Pawlenty ready to take any federal money
ST. PAUL -- The Pawlenty administration plans to spend all federal economic stimulus money that it can get its hands on - estimated at $4 billion.
That announcement on Monday came weeks after Gov. Tim Pawlenty criticized the package and hinted he would reject federal funds.
"We are going to do our best to accept every penny or every dime," said Tom Hanson, commissioner of the office of management and budget.
Hanson said, however, that details about how the money can be spent still are lacking a week after President Barack Obama signed the $787 billion package it into law and there could be some provisions that Minnesota could not accept.
U.S. Rep. John Kline, R-Minn., said that it could be weeks before the final breakdown on economic stimulus spending is figured out.
Obama announced Monday that states will get their first stimulus check this week, but Hanson told two House committees that state officials will not know exactly how much federal money will be coming their way, or what strings will be attached, for some time.
For instance, Minnesota Education Commissioner Alice Seagren said that while there are estimates about how much money each school district will receive, she warns local officials not to count on those amounts. "The numbers keep changing. ... It is just evolving as we speak."
If Gov. Tim Pawlenty's proposed $300 million cut to state-run colleges and universities passes the Legislature, Seagren said, the newly signed federal law requires that federal money replace the money that was cut before other education programs get any emergency funding. So if lawmakers agree with Pawlenty's budget cuts, less money would be available for public schools.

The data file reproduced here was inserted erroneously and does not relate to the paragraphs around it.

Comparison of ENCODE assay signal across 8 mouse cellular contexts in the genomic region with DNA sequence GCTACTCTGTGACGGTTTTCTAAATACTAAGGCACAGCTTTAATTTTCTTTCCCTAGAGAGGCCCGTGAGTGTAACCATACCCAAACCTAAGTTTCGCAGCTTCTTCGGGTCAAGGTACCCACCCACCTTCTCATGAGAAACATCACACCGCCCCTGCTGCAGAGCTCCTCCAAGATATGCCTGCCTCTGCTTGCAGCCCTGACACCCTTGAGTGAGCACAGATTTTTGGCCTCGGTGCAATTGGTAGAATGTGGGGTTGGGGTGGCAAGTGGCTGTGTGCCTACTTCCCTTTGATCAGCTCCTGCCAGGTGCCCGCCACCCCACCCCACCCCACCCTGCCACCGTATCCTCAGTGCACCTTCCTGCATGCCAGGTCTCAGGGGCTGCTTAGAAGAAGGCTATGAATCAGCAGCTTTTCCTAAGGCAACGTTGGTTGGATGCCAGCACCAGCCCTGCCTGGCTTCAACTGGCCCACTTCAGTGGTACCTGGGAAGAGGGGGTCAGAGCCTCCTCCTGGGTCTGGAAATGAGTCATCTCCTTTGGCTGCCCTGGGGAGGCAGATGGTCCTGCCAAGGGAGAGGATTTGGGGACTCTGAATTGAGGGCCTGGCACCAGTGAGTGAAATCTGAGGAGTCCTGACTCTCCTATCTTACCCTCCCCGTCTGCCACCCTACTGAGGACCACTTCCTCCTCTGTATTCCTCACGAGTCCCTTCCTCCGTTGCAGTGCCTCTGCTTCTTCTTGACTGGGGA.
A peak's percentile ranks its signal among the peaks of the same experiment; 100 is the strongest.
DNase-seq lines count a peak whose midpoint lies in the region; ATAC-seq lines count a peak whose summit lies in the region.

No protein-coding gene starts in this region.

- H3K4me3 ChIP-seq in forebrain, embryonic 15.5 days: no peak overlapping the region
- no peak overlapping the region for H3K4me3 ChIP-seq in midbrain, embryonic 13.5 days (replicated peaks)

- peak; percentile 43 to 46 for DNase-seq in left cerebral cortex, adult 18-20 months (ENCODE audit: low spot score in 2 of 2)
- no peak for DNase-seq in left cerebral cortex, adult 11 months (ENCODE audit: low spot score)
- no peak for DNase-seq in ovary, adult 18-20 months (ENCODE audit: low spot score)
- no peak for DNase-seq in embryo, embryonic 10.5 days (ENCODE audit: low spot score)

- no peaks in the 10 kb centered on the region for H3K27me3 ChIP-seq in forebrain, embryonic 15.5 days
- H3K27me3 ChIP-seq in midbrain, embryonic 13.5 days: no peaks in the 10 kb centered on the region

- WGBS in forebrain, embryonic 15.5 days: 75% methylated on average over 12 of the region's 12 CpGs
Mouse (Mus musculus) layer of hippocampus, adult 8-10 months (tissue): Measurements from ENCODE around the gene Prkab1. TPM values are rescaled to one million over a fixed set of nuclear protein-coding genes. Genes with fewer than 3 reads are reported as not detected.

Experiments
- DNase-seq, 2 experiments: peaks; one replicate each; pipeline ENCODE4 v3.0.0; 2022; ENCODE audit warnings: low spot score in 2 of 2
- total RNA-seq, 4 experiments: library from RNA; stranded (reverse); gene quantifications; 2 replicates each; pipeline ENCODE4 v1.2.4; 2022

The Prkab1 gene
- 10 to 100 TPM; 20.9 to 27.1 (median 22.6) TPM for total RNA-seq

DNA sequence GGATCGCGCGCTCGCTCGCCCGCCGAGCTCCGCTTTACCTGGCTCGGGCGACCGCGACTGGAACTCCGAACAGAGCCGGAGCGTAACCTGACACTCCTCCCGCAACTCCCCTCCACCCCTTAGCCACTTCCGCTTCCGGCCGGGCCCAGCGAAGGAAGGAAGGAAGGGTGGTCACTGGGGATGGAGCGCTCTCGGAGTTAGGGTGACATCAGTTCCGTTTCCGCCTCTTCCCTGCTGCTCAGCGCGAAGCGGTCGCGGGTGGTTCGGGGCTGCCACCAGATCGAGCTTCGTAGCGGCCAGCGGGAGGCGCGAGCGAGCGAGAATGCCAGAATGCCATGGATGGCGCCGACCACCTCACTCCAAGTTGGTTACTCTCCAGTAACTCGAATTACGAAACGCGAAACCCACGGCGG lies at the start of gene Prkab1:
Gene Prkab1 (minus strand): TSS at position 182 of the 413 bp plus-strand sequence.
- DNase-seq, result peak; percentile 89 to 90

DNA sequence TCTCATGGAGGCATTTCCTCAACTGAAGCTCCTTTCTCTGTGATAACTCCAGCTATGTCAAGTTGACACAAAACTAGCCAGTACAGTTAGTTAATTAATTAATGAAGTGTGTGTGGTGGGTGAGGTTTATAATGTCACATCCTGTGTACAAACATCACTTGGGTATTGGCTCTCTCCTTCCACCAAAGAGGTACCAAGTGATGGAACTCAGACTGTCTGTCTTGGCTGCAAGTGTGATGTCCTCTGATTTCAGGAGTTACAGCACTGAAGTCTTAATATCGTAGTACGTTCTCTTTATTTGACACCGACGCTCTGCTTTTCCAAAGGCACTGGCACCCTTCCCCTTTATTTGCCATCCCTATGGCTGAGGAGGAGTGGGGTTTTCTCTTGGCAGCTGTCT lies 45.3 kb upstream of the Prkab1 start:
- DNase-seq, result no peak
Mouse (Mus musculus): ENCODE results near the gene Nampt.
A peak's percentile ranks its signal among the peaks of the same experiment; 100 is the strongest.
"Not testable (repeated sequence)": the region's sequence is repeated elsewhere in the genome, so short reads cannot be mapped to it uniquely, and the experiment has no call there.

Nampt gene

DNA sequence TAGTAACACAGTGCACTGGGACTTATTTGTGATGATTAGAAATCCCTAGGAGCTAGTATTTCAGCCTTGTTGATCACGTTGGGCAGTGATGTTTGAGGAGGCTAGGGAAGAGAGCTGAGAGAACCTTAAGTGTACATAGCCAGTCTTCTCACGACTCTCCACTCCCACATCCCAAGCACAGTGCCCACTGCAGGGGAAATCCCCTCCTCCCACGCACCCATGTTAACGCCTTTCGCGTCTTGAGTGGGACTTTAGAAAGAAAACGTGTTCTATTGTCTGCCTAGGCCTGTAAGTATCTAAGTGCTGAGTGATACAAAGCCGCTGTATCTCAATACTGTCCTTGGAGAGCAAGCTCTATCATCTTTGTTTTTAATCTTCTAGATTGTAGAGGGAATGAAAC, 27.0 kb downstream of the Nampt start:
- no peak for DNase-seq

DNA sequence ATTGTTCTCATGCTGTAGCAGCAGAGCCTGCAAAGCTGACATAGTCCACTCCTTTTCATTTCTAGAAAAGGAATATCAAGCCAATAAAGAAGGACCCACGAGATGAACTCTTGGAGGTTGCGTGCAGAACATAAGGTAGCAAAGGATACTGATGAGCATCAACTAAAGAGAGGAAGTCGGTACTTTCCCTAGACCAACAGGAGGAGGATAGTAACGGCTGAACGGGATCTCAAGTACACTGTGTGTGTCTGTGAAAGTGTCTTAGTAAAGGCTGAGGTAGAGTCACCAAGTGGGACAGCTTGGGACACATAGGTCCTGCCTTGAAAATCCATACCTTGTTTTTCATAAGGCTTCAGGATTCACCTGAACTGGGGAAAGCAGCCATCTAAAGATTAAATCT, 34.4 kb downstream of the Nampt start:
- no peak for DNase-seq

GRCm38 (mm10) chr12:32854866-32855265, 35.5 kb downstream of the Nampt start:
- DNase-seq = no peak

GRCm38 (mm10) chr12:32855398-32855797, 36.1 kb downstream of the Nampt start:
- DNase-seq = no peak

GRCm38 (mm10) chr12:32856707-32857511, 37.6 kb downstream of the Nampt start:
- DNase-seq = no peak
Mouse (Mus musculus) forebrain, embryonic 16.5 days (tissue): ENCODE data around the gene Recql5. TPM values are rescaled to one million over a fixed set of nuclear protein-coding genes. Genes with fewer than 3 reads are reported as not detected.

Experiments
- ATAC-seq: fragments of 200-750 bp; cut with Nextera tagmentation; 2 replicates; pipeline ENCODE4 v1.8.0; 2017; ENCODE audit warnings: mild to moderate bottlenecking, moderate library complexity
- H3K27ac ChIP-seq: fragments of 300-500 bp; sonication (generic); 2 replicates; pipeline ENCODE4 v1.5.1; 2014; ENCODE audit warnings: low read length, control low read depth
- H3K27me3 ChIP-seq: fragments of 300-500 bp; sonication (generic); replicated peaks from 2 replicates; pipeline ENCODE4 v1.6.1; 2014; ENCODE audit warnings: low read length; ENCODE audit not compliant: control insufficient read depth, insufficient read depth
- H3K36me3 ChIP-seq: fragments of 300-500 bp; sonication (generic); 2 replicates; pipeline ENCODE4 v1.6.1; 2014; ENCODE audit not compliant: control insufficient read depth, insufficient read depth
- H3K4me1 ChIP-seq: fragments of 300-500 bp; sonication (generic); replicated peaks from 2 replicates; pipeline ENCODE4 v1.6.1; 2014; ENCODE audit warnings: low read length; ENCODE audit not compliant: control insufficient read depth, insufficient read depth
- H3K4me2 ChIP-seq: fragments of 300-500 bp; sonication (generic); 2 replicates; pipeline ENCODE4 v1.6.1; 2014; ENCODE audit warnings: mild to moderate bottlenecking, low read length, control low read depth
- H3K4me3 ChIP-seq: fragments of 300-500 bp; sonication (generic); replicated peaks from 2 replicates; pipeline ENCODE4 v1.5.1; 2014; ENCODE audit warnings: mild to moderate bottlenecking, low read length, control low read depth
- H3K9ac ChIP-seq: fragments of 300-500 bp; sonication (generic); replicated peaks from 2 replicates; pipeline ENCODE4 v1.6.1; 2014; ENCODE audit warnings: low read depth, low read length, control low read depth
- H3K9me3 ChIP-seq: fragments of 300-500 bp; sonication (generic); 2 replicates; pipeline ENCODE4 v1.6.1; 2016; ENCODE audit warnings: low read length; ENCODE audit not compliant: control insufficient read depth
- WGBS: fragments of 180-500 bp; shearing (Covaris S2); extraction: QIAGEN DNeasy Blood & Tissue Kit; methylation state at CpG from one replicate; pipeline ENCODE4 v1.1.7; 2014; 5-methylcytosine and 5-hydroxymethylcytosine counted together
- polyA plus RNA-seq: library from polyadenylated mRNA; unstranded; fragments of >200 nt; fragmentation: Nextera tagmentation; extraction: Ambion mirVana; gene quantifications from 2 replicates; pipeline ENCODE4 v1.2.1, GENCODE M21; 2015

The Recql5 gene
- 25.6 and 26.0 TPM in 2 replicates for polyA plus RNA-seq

All together, Minnesota should receive $9 billion, Pawlenty spokesman Brian McClung said. Of that, about $5 billion would go to federal tax cuts and $4 billion to the government, non-profit groups and other organizations.
Some lawmakers are concerned that the federal government is controlling how the state spends stimulus money.
"Members, this is our state," Rep. Steve Drazkowski, R-Wabasha, told fellow lawmakers in an unsuccessful bid to require the Pawlenty administration to reject any federal funds with strings attached, unless lawmakers agreed to the spending.
"Minnesotans are demanding that we fix the budget problem rather than defer it to the future," Drazkowski said, indicating that some federal money likely will need to be replaced with state funds in future budgets.
McClung said that the Republican governor has concerns with the stimulus package, "starting with the fact that Congress is spending money they don't have." Pawlenty also would like more of the money directed to infrastructure projects such as highway construction.
"However, Minnesota is a net contributor to the federal government, receiving 72 cents in federal spending for every dollar sent to Washington," McClug said. "As a result, Gov. Pawlenty has said we will work to effectively utilize the funds provided in the stimulus bill."
Hanson said several areas of government will receive federal funds, such as $502 million for transportation and $1.1 billion for education.